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Those of us who have played in NL or AL-only leagues have known it for years, but middle relievers have largely gone ignored in most mixed leagues. It’s understandable in some ways. They don’t get the strikeouts or wins that good starting pitchers do. They don’t rack up the saves like the more heralded closers do. And with relatively low innings totals their effect on ERA and WHIP wouldn’t seem to help all that much. Conventional wisdom says middle relievers just don’t have a place in a typical 12-team mixed league.

I’d like to take this opportunity to tell conventional wisdom where to go with its false assumptions.

5 Reasons to Draft Middle Relievers in Your Mixed League

1. Middle relievers have quantifiable value

No they don’t get 15 wins or 30-plus saves, but you can’t ignore the numbers they do provide. Let’s take the example of failed starter Wade Davis. He has had shots at the starting rotation in both Tampa Bay and Kansas City and it wasn’t pretty. Toss him in the pen and it’s a different story. In 2014 he only threw 69.3 innings, but in those innings he put up a 1.00 ERA and 0.847 WHIP. He also tossed in 109 strikeouts nine wins, and three saves. Obviously the wins are hard to predict, but even when you take those away there is value in that line. In fact there are quite a few middle relievers producing that kind of value.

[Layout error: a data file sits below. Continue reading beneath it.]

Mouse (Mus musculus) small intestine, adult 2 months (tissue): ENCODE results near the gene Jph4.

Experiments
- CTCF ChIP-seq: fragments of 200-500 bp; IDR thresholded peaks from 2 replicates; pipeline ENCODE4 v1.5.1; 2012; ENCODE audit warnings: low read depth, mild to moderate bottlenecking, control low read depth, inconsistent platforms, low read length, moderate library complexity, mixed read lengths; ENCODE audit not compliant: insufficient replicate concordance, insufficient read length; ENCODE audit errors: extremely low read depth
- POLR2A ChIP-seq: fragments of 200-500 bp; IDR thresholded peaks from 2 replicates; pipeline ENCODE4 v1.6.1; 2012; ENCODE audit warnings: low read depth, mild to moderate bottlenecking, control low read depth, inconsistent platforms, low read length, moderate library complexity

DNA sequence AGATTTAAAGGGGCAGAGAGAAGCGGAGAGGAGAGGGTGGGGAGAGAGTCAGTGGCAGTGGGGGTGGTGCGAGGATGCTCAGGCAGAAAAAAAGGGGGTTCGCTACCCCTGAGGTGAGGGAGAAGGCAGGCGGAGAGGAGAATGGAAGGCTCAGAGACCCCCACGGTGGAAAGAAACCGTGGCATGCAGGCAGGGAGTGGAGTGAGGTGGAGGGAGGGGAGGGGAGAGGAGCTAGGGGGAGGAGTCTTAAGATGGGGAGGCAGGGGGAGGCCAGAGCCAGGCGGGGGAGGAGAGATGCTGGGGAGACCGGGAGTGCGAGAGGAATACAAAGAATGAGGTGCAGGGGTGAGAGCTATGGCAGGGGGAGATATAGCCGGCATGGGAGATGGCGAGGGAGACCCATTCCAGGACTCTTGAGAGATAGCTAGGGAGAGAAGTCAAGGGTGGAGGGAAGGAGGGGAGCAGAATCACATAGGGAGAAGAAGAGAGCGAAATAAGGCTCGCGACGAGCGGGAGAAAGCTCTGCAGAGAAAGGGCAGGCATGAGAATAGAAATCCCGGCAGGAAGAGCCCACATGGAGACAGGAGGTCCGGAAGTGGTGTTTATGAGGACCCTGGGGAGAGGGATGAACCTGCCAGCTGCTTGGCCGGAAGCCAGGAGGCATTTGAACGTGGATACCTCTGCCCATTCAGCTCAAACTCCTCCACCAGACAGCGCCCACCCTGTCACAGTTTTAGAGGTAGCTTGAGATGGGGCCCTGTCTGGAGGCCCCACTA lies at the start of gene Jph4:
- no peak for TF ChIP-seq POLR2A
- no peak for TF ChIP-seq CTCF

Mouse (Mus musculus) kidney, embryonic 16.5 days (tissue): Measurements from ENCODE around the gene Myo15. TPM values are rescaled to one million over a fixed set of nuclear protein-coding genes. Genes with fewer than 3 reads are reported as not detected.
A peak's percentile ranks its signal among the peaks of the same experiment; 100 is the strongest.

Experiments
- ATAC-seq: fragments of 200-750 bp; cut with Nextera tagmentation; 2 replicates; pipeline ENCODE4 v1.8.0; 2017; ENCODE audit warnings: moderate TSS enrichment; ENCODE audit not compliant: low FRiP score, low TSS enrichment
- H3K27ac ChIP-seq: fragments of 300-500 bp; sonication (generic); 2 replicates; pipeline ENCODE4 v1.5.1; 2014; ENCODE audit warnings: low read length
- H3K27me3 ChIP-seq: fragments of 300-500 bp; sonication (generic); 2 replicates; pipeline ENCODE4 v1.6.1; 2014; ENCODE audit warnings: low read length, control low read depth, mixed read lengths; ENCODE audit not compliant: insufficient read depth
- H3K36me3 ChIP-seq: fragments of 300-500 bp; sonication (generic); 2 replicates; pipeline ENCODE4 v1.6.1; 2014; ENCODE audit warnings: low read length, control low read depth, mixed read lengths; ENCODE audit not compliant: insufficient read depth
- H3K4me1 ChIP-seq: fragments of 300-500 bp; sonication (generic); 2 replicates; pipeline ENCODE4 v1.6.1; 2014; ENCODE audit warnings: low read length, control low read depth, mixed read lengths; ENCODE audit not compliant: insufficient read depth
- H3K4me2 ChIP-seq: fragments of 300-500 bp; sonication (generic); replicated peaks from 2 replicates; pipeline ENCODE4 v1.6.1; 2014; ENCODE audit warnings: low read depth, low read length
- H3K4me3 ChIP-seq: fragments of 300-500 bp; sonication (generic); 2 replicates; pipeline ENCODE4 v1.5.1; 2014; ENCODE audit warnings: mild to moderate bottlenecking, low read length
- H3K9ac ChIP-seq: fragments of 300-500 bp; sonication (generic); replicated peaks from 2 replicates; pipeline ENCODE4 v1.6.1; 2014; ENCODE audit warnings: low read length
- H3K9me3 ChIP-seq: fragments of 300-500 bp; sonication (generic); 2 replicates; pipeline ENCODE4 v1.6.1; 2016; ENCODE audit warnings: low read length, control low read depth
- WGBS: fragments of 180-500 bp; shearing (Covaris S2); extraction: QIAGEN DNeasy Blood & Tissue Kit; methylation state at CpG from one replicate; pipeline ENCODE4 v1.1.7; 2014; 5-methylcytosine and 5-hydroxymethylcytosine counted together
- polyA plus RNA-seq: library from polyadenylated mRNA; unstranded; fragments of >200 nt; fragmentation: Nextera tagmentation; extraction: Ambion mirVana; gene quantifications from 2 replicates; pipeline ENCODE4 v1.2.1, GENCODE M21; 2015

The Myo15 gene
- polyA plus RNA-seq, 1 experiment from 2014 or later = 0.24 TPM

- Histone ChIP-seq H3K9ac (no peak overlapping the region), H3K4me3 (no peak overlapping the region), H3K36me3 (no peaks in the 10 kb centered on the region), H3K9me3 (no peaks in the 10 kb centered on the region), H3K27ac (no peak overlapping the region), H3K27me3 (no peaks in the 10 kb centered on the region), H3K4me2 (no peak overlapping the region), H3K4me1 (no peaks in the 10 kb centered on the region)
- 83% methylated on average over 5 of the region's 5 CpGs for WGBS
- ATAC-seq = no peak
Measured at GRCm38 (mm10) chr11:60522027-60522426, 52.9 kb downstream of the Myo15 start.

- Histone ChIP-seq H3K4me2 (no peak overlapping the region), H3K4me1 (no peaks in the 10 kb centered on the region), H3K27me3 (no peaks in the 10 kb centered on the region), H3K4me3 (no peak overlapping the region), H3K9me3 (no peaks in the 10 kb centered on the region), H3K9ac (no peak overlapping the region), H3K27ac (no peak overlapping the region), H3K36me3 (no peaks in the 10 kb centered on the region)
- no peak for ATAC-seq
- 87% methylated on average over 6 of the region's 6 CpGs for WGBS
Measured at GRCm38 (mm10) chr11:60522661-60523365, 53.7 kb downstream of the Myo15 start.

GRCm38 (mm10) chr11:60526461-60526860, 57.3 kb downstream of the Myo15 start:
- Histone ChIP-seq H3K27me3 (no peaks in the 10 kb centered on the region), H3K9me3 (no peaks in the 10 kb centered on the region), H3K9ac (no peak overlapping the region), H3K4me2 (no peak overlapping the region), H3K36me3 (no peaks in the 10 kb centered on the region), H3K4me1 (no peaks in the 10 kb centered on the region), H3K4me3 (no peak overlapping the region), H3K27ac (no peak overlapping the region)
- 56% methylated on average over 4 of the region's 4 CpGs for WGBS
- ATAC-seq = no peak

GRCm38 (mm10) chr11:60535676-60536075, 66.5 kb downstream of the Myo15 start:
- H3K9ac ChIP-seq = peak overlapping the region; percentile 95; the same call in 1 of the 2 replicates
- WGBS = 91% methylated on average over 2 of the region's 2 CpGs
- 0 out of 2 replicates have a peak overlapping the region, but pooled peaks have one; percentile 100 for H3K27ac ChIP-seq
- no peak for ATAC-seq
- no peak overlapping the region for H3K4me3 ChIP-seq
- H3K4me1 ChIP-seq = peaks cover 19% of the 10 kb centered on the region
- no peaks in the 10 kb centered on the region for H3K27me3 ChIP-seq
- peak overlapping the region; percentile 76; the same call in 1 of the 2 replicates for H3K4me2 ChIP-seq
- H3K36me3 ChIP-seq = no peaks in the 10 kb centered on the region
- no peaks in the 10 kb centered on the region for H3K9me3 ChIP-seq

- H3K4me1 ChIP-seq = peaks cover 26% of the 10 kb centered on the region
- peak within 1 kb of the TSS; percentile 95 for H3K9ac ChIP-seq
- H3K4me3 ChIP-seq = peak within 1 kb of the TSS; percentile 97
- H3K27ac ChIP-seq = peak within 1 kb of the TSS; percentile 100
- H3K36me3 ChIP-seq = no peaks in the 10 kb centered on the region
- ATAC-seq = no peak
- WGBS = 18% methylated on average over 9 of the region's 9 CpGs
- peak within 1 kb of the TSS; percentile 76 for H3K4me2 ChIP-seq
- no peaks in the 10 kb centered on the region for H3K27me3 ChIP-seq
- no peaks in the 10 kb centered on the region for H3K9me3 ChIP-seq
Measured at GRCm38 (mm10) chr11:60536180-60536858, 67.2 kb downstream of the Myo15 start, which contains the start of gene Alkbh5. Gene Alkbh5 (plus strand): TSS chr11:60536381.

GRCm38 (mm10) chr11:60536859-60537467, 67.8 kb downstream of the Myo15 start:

A typical 12-team league uses 108 pitchers at any given time. In 2014 there were 12-13 middle relievers among the top 108 pitchers using a typical 5 X 5 scoring format.  There were also a handful more just outside who could have been used during the frequent DL stints that we see during the season. This isn’t just a subjective ranking. This is verifiable math used to calculate player value. Too many fantasy players spend their time watching Sportscenter and don’t realize what value actually is in fantasy baseball.

2. Middle relievers maximize the value of your best pitchers

Using middle relievers is one way to “game” the system. In 5 X 5 leagues, ERA and WHIP are 40 percent of the points you can earn in the pitching categories. Besides the help that good relievers give you in these areas, their lack of innings pitched also means the bulk of your ERA and WHIP stats are being provided by your best starting pitchers. While other teams paid for six or seven starting pitchers, a few of which might actually hurt ERA and WHIP, you can invest in two top starters and easily dominate two of the five pitching categories.

Of course you’re going to struggle in wins and strikeouts, but maybe not as much as you think. Especially early in the season when starters don’t pitch as late into games, relievers tend to vulture more wins and pile up Ks, while the starters are getting stretched. More on using middle relievers early in the season with reason No. 3.

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